The Spanish conquista of the Americas happened long enough ago — and left behind a spotty enough body of historical records — that we tend to perceive it as much through simplifications, exaggerations, and distortions as we do through facts. What we now call Mexico underwent “essentially an internal conflict between different indigenous groups who saw the arrival of strangers as an opportunity to resist having to pay tribute to the Aztec Empire,” says Universidad Nacional Autónoma de Mexico history professor Berenice Alcántara Rojas. “When the Spaniards initially attacked the Mexica capital, they were swiftly driven out.”
“Only when aided by various groups of Indigenous allies, as well as by the spread of a terrible smallpox epidemic, did they manage to force the ruler Cuauhtemoc and other Mexica leaders to capitulate,” Rojas continues, drawing upon details provided in the version of the events laid out in the Florentine Codex.
That encyclopedic series of twelve 16th-century illustrated manuscripts lavishly documents the known society and nature of that land at the time — and has now, nearly 450 years later, been acknowledged as “the most reliable source of information about Mexica culture, the Aztec Empire, and the conquest of Mexico.”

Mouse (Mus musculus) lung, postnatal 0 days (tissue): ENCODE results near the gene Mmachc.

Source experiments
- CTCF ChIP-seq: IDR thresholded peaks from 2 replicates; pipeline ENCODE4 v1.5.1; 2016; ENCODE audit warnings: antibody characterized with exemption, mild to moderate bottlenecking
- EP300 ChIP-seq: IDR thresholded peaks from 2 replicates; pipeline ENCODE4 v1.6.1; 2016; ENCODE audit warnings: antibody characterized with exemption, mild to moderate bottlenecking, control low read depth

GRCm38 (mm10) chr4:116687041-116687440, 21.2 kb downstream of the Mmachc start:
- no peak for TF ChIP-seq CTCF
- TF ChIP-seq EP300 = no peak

“In 1547, Bernardino de Sahagún, a Spanish Franciscan friar who committed most of his life to working closely with the Indigenous peoples of Mexico, began collecting information about central Mexican Nahua culture, life, people, history, astronomy, flora, fauna, and the Nahuatl language, among other topics,” says the Getty Research Institute. “Nahua elders, grammarians, scribes, and artists worked with Sahagún to compile a three-volume, 12-book, 2500-page illustrated manuscript, modeling its content on European encyclopedias, especially Pliny the Elder’s Natural History,” all of which has been digitized, translated, and made available at the Getty’s web site.
A thoroughly multicultural project avant la lettre, the Florentine Codex (named for the Medici family library in Florence, where it was sent upon its completion) has only just become accessible to a wide online readership. Though it’s “been digitally available via the World Digital Library since 2012, for most users it remained impenetrable because reading it requires knowledge of sixteenth-century Nahuatl and Spanish, and of pre-Hispanic and early modern European art traditions.” By offering searchable text in modern versions of both those languages as well as English — to say nothing of its browsable sections organized by people, animals, deities, and even by Nahuatl terms like coyote and tortilla — the Digital Florentine Codex re-illuminates an entire civilization.
Based in Seoul, Colin Marshall writes and broadcasts on cities, language, and culture. His projects include the Substack newsletter Books on Cities, the book The Stateless City: a Walk through 21st-Century Los Angeles and the video series The City in Cinema. Follow him on Twitter at @colinmarshall or on Facebook.